Ancestry UK

Eastbourne, Sussex

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Up to 1834

Eastbourne's first workhouse stood on what is now Grove Road. In 1777, it could house fifty inmates. Prior to 1817, another establishment, perhaps more of a poorhouse in character, stood on Pillory Place, Eastbourne, now part of Bradford Street.

An Eastbourne Gilbert Union was formed in about 1794. In 1817, the Eastbourne Guardians established a workhouse on Church Street in rented premises that had been built as a barracks during the Napoleonic wars. Its inmates in 1832 comprised fourteen men, fourteen women, eighteen girls and seventeen boys.

In 1777, parish workhouses were also in operation at West Dean (housing up to 18 inmates) and Wilmington (8).

Seaford had a parish workhouse located on Blatchington Road on the site of the medieaval leper hospital of St John's. The master and his assistant resided in Twyne House and Twyne Cottage, while the inmates lived in a long building in the yard behind, now occupied by St James' Trust.

Twyne Cottage (left) and Twyne House, 2004.
© Peter Higginbotham.

Seaford former parish workhouse, 2004.
© Peter Higginbotham.

After 1834

Eastbourne Poor Law Union was formed on 25th March 1835. Its operation was overseen by an elected Board of Guardians, 17 in number, representing its 14 constituent parishes as listed below (figures in brackets indicate numbers of Guardians if more than one):

County of Sussex: Alfriston, Eastbourne (3), East Dean, West Dean, Folkington, Friston, Jevington, Littlington [Litlington], Lullington, Pevensey, Seaford (2), Westham, Willingdon, Wilmington.
Later Additions: Alciston (from 1898), Berwick (from 1898), Hampden Park (1911-12), Norway (1894-99), Selmeston (from 1898).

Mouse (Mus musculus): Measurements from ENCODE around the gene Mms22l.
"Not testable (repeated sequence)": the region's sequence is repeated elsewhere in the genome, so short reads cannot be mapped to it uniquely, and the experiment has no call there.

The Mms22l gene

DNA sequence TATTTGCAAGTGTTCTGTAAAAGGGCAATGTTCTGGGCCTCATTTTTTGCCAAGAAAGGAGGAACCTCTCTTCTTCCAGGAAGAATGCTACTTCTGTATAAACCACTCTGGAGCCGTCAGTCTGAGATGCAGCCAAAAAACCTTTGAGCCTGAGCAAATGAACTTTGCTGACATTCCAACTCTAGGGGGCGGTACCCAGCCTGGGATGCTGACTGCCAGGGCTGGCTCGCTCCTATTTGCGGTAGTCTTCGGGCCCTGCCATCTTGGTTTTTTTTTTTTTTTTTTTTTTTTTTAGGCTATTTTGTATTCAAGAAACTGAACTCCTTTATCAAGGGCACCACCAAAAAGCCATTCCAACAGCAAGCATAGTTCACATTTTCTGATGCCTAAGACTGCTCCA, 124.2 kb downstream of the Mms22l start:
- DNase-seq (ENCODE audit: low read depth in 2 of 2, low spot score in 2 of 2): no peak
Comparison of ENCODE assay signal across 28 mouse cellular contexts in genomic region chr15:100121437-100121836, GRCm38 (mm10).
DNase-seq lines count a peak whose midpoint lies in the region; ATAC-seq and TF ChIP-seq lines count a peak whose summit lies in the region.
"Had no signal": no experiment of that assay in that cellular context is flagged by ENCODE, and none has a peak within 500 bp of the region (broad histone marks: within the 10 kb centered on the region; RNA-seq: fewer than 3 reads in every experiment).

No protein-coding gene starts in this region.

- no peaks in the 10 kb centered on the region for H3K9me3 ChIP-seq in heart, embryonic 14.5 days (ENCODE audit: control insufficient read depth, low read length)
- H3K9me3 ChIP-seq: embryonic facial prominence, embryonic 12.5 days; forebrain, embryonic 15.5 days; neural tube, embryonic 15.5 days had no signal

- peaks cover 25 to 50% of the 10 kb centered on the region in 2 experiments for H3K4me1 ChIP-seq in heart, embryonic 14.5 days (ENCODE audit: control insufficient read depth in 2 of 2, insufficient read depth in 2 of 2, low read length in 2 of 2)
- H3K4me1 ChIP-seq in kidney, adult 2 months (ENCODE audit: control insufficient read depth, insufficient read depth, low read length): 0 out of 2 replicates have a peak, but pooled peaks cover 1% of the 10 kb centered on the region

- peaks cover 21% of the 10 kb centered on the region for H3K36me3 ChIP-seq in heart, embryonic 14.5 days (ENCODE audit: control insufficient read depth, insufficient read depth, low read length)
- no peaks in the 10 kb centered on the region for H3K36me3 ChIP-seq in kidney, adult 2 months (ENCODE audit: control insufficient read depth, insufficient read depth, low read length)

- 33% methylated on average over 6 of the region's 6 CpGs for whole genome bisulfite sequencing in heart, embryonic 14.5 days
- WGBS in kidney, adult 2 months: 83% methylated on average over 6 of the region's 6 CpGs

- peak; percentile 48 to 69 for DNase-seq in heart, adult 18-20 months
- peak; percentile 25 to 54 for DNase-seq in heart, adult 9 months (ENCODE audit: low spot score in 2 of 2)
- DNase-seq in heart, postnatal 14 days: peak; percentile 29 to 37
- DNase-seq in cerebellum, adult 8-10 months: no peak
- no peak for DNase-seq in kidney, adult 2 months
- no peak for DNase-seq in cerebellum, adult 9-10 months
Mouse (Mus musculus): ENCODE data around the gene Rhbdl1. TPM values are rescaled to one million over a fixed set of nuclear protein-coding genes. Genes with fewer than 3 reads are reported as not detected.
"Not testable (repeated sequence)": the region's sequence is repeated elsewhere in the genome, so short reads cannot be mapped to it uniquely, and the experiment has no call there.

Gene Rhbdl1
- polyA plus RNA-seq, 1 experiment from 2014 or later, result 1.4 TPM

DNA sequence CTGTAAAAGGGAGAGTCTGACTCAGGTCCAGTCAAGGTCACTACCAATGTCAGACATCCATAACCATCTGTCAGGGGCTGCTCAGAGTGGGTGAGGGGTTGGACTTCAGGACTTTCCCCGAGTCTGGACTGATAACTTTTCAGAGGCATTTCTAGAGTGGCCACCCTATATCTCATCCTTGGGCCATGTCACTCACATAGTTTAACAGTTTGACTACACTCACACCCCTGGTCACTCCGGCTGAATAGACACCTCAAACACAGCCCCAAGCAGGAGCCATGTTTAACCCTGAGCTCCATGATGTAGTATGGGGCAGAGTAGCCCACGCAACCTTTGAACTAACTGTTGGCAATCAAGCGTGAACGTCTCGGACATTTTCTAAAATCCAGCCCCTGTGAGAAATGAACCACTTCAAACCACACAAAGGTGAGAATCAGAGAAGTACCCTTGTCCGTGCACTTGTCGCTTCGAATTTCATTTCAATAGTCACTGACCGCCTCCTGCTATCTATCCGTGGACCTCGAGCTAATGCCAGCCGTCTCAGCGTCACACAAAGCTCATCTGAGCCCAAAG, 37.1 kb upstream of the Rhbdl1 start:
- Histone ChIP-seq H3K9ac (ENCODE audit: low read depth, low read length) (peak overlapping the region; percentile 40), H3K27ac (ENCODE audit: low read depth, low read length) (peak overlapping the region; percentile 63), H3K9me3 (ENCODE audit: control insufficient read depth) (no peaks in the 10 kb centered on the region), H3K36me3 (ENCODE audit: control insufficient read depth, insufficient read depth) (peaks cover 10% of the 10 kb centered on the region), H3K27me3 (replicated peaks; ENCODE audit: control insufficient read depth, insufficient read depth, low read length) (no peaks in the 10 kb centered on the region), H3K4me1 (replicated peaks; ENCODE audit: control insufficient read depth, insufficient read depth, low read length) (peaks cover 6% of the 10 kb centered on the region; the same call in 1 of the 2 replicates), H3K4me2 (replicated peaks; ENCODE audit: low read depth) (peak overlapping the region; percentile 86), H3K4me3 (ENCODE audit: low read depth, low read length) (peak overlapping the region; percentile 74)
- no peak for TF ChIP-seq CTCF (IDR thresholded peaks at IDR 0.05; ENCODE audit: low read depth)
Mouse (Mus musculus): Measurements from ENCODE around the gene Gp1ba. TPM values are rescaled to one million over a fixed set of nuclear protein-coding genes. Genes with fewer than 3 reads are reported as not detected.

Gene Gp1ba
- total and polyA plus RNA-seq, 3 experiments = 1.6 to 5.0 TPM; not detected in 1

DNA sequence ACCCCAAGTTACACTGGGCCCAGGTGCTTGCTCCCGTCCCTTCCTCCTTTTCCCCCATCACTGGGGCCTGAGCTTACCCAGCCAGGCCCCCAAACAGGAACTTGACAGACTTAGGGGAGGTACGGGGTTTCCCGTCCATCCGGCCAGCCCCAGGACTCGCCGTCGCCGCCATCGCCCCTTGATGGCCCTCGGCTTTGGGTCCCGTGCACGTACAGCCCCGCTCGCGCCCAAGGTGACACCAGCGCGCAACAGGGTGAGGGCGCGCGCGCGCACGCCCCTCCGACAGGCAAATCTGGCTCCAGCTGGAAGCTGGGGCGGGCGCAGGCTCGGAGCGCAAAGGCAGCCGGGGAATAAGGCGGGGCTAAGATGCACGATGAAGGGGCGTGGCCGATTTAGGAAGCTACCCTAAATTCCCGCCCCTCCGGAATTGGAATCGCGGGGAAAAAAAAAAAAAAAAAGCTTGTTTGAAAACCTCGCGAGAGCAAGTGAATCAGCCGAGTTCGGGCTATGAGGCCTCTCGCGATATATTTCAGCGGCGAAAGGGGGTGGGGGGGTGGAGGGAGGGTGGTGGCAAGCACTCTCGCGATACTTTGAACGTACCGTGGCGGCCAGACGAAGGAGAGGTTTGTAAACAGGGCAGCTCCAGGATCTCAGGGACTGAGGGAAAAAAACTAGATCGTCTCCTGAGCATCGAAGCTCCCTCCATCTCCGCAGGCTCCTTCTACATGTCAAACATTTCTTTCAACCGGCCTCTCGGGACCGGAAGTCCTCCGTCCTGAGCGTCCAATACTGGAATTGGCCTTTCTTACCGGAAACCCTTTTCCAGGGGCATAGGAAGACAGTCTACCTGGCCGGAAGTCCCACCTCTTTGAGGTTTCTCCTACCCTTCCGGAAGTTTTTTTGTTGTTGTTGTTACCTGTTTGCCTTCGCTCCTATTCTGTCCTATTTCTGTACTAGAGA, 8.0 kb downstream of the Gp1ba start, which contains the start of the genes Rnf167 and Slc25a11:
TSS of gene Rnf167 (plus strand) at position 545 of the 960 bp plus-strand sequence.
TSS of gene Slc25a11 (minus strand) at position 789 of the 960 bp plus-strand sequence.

The population falling within the Union at the 1831 census had been 7,823 — with parishes ranging in size from Lullington (population 49) to Eastbourne itself (2,726). The average annual poor-rate expenditure for the period 1831-34 had been £11,964 or £1-10s.-7d. per head of the population.

The new Eastbourne Board of Guardians retained the existing workhouse for use by the Union and in 1859 finally purchased the site. The main building stood at the west with various outbuildings, including converted stables, situated around the rectangular site. A chapel dating from about 1857 stood at the centre. In 1877, An infectious hospital was erected at the east of the site. It was converted to a infirmary in 1887. Later additions included a Master's house in 1913. In 1927-8, a new ward block was built on the site of the old chapel. The site layout is shown on the 1898 map:

Eastbourne workhouse site, 1898.

From 1904, the birth certificates of those born in the workhouse recorded its location as 123 Church Street. This was intended to help prevent the stigma in latr life that was often attached to being born in a workhouse.

In 1915, the site was taken over for use as a military hospital, with the existing inmates being transferred to the Hastings workhouse. It was not until 2 March 1920 that the Eastbourne site was able to welcome back its pauper inmates.

The workhouse later became St Mary's Hospital. The buildings were demolished in 1990 and the site now contains a housing development.

Children's Home

By the early 1900s, the Eastbourne Union had established a children's home at 2-4 Birling Street, Eastbourne. In 1908, the home could accommodate 20 children, with Miss E. Field as Foster Mother. The property is now in private residential use.




Note: many repositories impose a closure period of up to 100 years for records identifying individuals. Before travelling a long distance, always check that the records you want to consult will be available.

  • West Sussex Record Office, County Hall, Chichester, West Sussex PO19 1RN. Holdings include Guardians' minutes (1835-1930); Births register (1908-19); Deaths register (1908-30); Emigrations (1899-1930) etc.
  • Eastbourne Library, Grove Road, Eastbourne BN21 4TL. Holdings comprise: Abstract of accounts (1884-1919 - these list residents); Minutes of meetings (1923-29).



  • None.

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